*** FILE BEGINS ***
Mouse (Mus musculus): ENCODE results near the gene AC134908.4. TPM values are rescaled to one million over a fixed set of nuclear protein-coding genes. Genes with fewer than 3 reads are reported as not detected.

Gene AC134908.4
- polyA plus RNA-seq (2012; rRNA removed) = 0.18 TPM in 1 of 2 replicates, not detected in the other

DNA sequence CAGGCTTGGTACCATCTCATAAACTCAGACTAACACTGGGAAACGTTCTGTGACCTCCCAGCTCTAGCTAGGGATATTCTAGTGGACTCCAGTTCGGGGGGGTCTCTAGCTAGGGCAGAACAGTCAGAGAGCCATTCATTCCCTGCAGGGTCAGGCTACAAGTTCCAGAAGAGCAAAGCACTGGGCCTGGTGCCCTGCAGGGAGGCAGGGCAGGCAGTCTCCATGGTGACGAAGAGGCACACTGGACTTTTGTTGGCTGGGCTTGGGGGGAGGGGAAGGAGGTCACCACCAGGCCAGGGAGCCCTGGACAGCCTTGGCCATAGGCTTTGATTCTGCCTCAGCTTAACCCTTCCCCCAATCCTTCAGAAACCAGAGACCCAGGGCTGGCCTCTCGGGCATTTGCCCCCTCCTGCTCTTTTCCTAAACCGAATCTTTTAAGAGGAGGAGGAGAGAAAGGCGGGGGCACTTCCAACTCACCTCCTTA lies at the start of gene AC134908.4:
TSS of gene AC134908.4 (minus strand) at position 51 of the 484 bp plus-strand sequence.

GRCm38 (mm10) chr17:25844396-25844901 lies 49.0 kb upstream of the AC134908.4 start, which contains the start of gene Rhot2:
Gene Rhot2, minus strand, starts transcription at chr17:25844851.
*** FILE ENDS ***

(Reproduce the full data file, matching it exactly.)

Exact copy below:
Mouse (Mus musculus): ENCODE results near the gene AC134908.4. TPM values are rescaled to one million over a fixed set of nuclear protein-coding genes. Genes with fewer than 3 reads are reported as not detected.

Gene AC134908.4
- polyA plus RNA-seq (2012; rRNA removed) = 0.18 TPM in 1 of 2 replicates, not detected in the other

DNA sequence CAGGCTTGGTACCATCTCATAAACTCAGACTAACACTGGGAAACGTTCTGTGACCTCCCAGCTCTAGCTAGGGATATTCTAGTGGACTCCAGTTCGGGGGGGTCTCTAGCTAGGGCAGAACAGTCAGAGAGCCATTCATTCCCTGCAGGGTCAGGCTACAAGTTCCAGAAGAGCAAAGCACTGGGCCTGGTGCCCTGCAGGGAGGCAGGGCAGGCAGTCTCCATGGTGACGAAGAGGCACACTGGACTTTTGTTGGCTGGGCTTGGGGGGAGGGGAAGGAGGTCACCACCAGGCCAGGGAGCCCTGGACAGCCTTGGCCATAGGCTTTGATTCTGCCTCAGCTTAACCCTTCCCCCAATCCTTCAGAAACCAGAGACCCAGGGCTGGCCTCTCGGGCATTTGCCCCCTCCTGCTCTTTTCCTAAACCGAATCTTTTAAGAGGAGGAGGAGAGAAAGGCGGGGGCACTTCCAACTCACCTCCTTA lies at the start of gene AC134908.4:
TSS of gene AC134908.4 (minus strand) at position 51 of the 484 bp plus-strand sequence.

GRCm38 (mm10) chr17:25844396-25844901 lies 49.0 kb upstream of the AC134908.4 start, which contains the start of gene Rhot2:
Gene Rhot2, minus strand, starts transcription at chr17:25844851.